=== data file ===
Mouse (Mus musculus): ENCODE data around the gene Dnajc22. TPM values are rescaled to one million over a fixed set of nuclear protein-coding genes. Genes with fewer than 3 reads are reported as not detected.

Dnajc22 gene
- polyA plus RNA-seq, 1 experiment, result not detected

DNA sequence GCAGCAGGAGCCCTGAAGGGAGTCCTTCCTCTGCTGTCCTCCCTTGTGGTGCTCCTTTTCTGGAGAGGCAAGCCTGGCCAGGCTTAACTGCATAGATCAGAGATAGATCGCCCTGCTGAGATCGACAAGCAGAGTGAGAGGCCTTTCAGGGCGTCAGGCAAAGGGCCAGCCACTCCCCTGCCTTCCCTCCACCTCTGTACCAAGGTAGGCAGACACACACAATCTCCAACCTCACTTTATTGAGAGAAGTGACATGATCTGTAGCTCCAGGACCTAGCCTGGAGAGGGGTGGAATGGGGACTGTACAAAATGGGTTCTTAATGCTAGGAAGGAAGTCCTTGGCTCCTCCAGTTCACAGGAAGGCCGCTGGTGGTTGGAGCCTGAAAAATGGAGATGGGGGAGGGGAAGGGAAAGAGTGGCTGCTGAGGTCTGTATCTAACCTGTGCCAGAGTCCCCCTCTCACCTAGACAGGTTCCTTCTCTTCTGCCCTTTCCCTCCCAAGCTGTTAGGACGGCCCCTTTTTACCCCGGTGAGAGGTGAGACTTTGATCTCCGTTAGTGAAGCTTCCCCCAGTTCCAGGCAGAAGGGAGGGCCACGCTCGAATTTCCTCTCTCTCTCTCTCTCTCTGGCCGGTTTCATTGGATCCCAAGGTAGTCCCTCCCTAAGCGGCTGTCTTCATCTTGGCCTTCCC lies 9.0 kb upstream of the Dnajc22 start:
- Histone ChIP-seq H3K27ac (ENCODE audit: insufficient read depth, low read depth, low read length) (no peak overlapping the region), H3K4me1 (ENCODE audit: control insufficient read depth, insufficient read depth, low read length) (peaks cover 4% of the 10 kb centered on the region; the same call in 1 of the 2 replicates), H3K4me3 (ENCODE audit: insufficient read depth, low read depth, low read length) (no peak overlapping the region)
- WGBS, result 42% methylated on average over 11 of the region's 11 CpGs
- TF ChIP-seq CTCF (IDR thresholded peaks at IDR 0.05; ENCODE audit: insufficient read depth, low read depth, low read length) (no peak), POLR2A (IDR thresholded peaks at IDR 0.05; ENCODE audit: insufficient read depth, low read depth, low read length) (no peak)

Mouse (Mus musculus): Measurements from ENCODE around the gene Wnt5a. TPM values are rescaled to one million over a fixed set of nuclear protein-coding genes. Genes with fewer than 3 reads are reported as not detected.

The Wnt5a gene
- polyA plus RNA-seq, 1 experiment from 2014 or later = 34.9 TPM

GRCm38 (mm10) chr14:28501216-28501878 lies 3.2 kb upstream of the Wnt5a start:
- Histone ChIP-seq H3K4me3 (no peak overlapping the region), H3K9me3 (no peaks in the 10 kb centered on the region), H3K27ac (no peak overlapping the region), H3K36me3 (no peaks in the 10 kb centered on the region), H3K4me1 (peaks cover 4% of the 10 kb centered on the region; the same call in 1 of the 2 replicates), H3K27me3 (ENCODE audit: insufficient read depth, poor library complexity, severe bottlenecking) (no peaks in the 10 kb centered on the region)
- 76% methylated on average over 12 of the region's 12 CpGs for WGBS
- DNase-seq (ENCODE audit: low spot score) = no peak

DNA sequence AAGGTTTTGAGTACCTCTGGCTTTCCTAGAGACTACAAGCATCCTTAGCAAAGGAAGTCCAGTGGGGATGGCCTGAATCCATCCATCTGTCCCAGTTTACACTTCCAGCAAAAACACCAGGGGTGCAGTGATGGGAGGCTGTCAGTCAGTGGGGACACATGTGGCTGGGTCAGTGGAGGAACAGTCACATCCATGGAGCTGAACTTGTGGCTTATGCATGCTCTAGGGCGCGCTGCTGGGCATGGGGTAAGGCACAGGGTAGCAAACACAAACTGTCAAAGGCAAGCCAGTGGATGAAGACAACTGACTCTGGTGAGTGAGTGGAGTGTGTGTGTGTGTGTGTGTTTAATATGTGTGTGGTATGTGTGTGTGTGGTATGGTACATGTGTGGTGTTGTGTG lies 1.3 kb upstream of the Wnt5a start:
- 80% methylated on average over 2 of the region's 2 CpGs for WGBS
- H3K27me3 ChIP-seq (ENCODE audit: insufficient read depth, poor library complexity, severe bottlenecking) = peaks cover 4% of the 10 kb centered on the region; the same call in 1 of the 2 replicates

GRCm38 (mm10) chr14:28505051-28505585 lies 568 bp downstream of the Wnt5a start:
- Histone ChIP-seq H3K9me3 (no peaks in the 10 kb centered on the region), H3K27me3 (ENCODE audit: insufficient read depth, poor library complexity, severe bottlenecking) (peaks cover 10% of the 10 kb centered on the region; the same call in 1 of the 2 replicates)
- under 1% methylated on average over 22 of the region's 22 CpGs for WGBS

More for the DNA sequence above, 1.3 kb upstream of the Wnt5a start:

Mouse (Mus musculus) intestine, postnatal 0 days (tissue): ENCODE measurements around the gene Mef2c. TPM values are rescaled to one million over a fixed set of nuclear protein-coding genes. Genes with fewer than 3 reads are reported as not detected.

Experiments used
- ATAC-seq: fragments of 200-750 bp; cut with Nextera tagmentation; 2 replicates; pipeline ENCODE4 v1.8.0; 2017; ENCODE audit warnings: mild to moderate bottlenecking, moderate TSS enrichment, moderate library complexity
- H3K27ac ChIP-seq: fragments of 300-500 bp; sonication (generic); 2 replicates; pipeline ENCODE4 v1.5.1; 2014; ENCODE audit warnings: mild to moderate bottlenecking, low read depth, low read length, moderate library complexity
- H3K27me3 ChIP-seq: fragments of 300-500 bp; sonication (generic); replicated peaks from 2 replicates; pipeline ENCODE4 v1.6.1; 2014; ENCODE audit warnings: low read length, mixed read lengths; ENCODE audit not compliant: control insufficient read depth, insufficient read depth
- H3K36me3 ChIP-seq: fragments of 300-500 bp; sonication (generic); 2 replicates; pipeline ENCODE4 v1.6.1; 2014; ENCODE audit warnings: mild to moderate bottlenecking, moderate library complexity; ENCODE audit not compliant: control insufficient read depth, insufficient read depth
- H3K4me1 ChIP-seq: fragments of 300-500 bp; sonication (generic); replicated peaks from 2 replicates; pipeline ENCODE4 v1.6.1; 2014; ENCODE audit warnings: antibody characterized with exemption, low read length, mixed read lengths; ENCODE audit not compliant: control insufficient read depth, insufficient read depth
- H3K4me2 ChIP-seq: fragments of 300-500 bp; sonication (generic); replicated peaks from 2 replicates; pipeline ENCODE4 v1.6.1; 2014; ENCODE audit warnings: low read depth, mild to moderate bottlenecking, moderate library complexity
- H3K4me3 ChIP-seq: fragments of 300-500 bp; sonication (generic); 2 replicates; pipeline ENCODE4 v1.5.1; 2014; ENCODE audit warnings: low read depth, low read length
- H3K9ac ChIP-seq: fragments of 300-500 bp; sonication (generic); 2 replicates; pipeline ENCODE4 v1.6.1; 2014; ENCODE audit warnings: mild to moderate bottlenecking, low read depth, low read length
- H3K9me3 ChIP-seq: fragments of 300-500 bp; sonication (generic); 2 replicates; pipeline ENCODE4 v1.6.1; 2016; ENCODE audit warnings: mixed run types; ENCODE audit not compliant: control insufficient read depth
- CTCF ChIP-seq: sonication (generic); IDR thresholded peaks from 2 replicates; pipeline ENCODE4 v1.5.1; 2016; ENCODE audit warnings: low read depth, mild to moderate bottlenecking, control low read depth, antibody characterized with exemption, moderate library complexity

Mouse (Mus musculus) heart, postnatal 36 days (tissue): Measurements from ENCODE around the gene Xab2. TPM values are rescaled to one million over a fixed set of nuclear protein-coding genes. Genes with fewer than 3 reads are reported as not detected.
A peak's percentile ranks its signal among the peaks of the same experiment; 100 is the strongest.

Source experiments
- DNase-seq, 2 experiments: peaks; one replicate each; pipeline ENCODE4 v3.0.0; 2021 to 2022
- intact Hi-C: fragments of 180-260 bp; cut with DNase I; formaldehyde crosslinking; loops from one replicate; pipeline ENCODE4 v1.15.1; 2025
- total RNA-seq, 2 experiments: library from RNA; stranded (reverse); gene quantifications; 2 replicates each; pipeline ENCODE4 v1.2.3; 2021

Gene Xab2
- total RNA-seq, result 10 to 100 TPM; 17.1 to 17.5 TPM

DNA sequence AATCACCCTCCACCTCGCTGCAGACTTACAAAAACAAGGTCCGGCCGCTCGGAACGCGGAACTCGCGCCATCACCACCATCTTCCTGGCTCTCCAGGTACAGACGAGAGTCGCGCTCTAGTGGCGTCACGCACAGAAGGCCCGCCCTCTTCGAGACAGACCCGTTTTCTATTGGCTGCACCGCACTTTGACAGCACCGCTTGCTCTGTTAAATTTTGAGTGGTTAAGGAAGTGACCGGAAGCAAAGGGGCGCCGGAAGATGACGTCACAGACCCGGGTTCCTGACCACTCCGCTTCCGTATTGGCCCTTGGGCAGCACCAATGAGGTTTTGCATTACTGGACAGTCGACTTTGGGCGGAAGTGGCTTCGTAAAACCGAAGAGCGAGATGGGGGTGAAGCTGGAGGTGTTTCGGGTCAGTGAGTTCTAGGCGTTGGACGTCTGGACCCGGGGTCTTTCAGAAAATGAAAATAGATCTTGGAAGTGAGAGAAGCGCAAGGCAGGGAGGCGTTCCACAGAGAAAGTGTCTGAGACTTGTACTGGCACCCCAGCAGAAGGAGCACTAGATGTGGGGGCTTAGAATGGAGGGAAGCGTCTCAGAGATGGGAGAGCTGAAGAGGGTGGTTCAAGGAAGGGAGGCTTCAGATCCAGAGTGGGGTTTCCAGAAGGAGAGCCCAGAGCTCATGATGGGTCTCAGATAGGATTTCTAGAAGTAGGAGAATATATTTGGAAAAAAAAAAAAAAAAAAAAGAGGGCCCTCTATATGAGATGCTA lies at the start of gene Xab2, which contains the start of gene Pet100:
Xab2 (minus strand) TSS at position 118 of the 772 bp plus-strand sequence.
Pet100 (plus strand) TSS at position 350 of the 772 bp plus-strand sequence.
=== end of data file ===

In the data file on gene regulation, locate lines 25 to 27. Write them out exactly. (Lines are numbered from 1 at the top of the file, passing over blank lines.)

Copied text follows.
- H3K27ac ChIP-seq: fragments of 300-500 bp; sonication (generic); 2 replicates; pipeline ENCODE4 v1.5.1; 2014; ENCODE audit warnings: mild to moderate bottlenecking, low read depth, low read length, moderate library complexity
- H3K27me3 ChIP-seq: fragments of 300-500 bp; sonication (generic); replicated peaks from 2 replicates; pipeline ENCODE4 v1.6.1; 2014; ENCODE audit warnings: low read length, mixed read lengths; ENCODE audit not compliant: control insufficient read depth, insufficient read depth
- H3K36me3 ChIP-seq: fragments of 300-500 bp; sonication (generic); 2 replicates; pipeline ENCODE4 v1.6.1; 2014; ENCODE audit warnings: mild to moderate bottlenecking, moderate library complexity; ENCODE audit not compliant: control insufficient read depth, insufficient read depth